Helping You Get the Most Out of Your Misery






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Saturday, February 25, 2006


Life Takes Monstrous Gluttony

I've been watching the hell out of the Olympics this year. This has a lot to do with the fact that my wife has been out of town and even more to do with the fact that I'm too poor to have many alternatives to extended television viewing. Because of the amount of time I've spent watching the coverage on NBC, MSNBC, USA and CNBC, I now have a working knowledge of the rules and strategies of curling. Never in my life thought that I'd have even the slightest interest in a sport that unabashedly goofy, but I watched the men's and women's gold medal rounds.

This knowledge has not come, though, without a price. I've been exposed to hours and hours of ads during these Olympic games. I've already discussed some of these ads in brief, but I have yet to address the one commercial image that's been haunting me, even more so since I read my Entertainment Weekly this morning and discovered that a print campaign being run in conjunction with this TV spot is recycling this horrifying image for people who prefer print media to cable television.

I'm talking about Visa's "Life Takes Visa" campaign. You can watch the main commercial right here if you haven't already seen it. It's fairly innocuous, I suppose, on most levels. Just another series of shots of people living life to its fullest, largely due to the fact that they have Visa cards. It talks about all the things one needs to live a meaningful life. Standard stuff, like passion, joy, spontaneity, etc.

And then they get to Determination.

I realize--I do--that the ad is meant to be funny. "Oh, look! They say you need 'risk' and then, ha-ha, they have a guy, tee-hee, pouring questionable milk into his coffee! Nyuck-nyuck-nyuck!" But I am still just...I guess I'd have to say I'm disturbed by the fact that they illustrate the point that life takes determination by showing a guy in a greasy-looking restaurant trying to eat a cheeseburger the size of his head.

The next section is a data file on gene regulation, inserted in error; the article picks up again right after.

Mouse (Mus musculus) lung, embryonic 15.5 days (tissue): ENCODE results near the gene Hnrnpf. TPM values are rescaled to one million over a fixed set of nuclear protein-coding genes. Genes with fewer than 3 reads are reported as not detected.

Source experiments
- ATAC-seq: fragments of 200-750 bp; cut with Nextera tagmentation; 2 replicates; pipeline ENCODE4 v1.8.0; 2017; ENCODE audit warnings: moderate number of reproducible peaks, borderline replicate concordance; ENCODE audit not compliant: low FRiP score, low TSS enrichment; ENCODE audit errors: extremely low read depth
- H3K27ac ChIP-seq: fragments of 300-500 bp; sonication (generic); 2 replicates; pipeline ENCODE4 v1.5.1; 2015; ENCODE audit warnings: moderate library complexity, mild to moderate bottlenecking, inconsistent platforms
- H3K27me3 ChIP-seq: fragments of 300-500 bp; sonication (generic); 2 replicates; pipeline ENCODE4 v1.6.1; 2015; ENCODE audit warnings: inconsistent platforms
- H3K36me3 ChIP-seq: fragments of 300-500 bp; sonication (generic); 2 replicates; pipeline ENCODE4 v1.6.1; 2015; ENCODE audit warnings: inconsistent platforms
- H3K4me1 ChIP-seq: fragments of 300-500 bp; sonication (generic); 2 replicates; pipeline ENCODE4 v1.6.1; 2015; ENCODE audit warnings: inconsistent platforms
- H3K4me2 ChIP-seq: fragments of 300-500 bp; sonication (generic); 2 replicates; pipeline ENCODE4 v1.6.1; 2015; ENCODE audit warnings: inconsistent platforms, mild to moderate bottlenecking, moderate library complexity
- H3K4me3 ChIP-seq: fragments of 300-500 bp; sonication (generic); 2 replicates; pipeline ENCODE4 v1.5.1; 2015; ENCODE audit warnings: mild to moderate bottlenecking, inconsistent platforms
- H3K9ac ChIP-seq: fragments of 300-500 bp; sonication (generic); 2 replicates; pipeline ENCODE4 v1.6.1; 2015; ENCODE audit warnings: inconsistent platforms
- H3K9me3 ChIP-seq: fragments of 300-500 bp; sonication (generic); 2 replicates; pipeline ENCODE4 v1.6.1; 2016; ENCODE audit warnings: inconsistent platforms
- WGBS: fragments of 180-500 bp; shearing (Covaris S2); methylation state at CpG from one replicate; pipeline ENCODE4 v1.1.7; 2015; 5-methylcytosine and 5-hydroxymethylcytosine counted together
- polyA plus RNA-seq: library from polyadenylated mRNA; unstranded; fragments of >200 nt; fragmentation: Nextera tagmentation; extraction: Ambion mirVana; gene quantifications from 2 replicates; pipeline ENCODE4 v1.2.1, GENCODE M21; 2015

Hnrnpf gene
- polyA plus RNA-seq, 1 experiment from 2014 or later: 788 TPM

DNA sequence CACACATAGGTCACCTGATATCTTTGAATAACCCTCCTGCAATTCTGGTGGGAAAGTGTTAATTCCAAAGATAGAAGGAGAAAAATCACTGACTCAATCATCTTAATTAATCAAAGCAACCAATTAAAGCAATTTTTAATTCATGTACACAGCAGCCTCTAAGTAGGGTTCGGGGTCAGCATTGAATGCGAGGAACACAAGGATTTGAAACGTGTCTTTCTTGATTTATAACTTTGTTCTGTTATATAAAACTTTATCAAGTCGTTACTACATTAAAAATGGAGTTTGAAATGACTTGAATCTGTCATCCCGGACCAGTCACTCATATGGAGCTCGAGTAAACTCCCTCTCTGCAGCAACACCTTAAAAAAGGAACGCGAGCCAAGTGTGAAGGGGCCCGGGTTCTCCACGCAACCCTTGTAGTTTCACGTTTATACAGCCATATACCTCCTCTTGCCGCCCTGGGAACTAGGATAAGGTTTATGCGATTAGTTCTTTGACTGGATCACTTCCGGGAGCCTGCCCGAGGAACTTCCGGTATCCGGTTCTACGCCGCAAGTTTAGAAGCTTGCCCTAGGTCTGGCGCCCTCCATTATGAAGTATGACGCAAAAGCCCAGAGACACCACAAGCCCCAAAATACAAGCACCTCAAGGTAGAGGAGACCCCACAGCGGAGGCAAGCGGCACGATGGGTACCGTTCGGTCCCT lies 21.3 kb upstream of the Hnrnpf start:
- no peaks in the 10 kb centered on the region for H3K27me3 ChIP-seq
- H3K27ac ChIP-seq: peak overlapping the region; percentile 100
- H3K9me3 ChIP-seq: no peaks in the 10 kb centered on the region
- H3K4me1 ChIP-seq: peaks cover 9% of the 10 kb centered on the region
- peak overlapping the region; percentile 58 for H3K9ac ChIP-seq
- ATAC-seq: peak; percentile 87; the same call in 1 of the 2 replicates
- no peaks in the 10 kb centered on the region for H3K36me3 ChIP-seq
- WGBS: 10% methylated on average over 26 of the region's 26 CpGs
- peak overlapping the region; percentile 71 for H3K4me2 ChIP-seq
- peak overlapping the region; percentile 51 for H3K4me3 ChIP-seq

Now, I'll concede a point here: it would, I admit, take a lot of determination to eat a five pound cheeseburger. But it would take a lot more of something else: stupidity. If they wanted use this image of gluttony to say, "Life takes stupidity", then I wouldn't object to it. But they're not. They're saying that the only thing that's going to get that huge chunk of dead cow down that guy's throat is the same determination that it takes to become a U.S. Senator. (Or something along those lines.)

They are saying--even on their jokey level--that you have to admire someone who walks into a restaurant and decides to stuff enough beef to feed a family of six in his mouth. Well, see, you don't have to admire that. The fact that so many Americans do seem to hold this sort of binging in high esteem speaks volumes about why this country's six-year-olds are ready for SlimFast shakes.

Yeah, yeah. "Just an ad." "Meant to be humorous." Blah blah blah blah blah.

I guess this hits me so hard because I once made the mistake of trying to eat a huge burger myself. I was working at a tool and die shop after my freshman year of college. A bunch of the guys ordered food from this diner that delivered and, when I took a look at the menu, I decided I'd order a "Gutbuster". The Gutbuster was a half-pound burger on a home-made bun. I was hungry. It sounded good.

When the food arrived, and I held the Gutbuster in my hands, it looked so huge. I was scared. Hell, I was just a kid. What'd I know about the hazards of dumping a full pound of red meat down your gullet? So I did it. I managed to eat the whole friggin' thing.

And then I spent the next three hours wishing I could take my digestive system out and run it through a carwash. You've seen pictures of a snake lying immobile on a rock while its stomach starts to work on the water buffalo that you can actually see poking through its skin? That's how I felt. I could have died. It was touch and go there for awhile. And now Visa wants people to think that huge burgers are a life-goal?

For shame, Visa. For shame.